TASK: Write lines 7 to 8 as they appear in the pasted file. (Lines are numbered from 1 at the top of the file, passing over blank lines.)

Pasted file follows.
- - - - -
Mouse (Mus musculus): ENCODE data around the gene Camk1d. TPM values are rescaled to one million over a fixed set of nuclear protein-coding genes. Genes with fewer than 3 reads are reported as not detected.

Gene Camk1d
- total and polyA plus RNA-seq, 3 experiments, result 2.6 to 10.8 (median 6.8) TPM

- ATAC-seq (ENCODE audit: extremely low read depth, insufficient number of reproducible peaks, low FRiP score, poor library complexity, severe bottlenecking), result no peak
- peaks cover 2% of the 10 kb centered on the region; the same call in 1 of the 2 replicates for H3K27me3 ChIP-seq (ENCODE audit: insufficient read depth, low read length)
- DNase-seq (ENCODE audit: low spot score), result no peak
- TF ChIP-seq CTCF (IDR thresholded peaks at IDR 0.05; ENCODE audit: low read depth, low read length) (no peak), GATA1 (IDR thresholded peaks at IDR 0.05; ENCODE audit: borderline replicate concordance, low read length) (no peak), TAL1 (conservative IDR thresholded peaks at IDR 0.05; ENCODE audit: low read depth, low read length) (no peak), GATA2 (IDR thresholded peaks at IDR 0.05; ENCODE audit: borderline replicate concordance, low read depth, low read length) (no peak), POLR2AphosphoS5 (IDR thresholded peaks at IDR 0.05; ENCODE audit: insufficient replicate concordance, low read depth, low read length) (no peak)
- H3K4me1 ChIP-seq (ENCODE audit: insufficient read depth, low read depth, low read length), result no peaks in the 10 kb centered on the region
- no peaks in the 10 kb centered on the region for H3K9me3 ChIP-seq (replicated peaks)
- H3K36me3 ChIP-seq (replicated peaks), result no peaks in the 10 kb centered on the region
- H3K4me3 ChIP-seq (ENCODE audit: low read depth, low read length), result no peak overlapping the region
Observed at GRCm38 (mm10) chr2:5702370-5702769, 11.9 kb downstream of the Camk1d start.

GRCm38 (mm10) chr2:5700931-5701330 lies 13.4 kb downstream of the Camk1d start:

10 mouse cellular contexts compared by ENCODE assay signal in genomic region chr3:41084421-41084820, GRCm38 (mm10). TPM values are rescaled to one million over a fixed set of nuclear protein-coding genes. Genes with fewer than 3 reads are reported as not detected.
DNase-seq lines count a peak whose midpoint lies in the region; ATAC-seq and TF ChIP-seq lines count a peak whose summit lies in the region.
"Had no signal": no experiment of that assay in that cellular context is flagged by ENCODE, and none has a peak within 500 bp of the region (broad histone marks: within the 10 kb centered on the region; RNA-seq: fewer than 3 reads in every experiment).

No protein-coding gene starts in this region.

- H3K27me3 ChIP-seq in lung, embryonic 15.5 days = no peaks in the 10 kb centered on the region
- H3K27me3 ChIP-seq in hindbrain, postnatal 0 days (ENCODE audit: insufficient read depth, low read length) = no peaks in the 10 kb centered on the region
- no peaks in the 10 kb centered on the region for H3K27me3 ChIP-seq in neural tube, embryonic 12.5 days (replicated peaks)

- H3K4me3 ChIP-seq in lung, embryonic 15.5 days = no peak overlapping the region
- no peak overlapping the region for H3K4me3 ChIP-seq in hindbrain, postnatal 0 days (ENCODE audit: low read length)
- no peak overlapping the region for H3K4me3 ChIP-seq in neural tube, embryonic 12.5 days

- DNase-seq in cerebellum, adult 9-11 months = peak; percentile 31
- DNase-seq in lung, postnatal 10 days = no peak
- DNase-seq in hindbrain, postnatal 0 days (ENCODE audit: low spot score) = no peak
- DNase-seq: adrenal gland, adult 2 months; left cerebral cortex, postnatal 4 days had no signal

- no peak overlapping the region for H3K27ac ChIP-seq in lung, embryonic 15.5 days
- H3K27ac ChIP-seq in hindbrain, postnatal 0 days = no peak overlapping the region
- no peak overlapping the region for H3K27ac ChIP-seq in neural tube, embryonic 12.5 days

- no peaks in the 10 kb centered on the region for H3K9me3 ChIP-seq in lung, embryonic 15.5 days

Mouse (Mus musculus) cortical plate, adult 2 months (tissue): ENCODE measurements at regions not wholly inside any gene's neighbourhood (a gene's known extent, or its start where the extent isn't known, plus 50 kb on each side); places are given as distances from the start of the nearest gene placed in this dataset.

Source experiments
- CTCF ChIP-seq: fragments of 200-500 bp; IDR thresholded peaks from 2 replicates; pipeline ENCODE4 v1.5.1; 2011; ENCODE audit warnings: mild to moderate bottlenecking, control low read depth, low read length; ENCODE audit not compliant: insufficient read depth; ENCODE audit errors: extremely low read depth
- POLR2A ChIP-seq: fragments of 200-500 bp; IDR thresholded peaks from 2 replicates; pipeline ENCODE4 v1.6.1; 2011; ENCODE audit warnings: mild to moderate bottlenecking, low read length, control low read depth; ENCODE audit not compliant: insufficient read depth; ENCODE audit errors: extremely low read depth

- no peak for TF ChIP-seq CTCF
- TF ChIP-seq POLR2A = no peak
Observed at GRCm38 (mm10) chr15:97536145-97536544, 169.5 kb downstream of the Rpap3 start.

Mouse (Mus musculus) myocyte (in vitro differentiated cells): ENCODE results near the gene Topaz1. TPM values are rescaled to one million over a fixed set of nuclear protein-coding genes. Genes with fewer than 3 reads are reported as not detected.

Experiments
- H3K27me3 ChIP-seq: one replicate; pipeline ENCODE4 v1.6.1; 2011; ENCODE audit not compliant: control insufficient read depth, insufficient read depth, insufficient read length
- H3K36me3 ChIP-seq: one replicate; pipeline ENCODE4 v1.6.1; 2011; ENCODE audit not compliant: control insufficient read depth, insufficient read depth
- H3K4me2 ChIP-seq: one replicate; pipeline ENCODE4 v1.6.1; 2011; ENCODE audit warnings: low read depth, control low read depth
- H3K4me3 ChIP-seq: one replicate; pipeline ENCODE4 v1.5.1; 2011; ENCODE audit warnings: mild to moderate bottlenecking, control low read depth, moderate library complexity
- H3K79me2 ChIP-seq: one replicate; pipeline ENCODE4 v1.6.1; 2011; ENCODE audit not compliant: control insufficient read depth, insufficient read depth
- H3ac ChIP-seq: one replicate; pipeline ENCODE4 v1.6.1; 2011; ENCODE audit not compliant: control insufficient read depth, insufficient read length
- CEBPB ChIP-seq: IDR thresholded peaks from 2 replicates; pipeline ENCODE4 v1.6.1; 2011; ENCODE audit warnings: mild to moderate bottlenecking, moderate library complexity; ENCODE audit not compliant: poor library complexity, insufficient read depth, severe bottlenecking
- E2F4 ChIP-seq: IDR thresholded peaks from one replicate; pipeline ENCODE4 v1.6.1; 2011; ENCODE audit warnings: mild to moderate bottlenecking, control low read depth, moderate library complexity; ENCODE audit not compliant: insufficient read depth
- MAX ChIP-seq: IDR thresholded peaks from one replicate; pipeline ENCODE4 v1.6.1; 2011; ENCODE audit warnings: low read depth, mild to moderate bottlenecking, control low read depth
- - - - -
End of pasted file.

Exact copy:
- TF ChIP-seq CTCF (IDR thresholded peaks at IDR 0.05; ENCODE audit: low read depth, low read length) (no peak), GATA1 (IDR thresholded peaks at IDR 0.05; ENCODE audit: borderline replicate concordance, low read length) (no peak), TAL1 (conservative IDR thresholded peaks at IDR 0.05; ENCODE audit: low read depth, low read length) (no peak), GATA2 (IDR thresholded peaks at IDR 0.05; ENCODE audit: borderline replicate concordance, low read depth, low read length) (no peak), POLR2AphosphoS5 (IDR thresholded peaks at IDR 0.05; ENCODE audit: insufficient replicate concordance, low read depth, low read length) (no peak)
- H3K4me1 ChIP-seq (ENCODE audit: insufficient read depth, low read depth, low read length), result no peaks in the 10 kb centered on the region